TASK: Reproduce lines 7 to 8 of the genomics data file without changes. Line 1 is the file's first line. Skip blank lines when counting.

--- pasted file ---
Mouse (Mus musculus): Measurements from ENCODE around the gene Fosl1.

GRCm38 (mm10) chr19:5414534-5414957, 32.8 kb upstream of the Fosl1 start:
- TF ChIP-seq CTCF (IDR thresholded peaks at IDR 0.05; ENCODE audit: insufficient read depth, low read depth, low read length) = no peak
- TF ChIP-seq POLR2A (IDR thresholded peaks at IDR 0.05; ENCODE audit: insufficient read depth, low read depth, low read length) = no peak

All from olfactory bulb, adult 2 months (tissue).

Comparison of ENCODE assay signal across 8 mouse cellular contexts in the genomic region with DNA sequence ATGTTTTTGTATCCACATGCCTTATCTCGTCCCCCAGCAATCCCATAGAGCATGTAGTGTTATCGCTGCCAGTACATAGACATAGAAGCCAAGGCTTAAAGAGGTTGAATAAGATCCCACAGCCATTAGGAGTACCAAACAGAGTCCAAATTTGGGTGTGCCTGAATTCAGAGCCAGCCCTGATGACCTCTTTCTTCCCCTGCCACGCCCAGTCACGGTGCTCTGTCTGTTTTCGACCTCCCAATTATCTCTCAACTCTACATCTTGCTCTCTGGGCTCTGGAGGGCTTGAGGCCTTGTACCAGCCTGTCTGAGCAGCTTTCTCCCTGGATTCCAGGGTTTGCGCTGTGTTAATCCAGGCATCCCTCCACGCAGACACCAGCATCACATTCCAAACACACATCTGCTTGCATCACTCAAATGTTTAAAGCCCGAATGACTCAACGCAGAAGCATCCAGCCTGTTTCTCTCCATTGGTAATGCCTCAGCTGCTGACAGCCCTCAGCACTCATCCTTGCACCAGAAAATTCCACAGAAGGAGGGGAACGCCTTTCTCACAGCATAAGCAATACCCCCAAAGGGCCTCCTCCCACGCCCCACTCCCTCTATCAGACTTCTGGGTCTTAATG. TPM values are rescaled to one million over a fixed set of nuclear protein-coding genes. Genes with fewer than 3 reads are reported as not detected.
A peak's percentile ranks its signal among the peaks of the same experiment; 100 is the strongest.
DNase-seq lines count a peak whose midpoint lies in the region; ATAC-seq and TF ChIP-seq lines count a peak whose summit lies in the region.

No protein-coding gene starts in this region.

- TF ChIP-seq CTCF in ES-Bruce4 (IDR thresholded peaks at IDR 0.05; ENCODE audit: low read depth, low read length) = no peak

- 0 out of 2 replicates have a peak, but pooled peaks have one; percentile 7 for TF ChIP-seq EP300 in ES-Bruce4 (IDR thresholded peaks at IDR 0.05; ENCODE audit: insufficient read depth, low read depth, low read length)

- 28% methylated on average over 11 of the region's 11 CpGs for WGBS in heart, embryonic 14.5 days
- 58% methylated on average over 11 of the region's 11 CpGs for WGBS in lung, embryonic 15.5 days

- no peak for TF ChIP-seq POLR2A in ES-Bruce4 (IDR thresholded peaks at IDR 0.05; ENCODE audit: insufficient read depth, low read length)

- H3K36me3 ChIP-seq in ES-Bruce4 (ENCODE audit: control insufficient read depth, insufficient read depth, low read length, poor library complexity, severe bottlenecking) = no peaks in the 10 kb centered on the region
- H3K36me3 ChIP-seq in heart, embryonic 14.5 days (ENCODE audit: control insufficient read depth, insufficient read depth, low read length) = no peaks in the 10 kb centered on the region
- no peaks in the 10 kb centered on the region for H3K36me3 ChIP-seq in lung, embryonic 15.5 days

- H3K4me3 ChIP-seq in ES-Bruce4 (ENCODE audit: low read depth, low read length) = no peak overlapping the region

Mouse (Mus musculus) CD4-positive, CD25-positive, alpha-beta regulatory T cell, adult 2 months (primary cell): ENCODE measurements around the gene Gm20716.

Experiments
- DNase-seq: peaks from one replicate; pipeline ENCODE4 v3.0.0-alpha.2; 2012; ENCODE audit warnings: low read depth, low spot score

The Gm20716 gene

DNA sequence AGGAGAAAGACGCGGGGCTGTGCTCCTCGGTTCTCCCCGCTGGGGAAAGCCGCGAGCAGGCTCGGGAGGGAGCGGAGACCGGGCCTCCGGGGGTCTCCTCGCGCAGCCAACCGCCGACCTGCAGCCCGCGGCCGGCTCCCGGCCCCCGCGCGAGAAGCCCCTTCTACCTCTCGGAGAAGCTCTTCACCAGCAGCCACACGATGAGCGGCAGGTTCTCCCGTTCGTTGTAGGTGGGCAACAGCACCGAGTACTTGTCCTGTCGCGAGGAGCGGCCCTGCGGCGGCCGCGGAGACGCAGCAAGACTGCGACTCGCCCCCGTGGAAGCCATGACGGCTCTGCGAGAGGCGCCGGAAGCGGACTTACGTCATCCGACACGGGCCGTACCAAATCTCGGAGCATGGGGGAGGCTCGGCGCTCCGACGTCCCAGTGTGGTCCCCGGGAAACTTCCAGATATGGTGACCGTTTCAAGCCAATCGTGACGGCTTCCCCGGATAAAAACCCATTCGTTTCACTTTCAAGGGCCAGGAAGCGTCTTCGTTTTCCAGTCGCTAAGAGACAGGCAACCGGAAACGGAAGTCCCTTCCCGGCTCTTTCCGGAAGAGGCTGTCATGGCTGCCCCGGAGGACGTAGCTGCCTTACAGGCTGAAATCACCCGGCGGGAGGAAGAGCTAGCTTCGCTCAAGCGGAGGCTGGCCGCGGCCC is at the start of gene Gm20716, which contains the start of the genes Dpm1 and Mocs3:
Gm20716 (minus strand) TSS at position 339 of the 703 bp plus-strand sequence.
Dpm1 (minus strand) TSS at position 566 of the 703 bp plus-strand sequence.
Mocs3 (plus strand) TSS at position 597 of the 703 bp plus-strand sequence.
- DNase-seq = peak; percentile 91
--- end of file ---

A peak's percentile ranks its signal among the peaks of the same experiment; 100 is the strongest.
DNase-seq lines count a peak whose midpoint lies in the region; ATAC-seq and TF ChIP-seq lines count a peak whose summit lies in the region.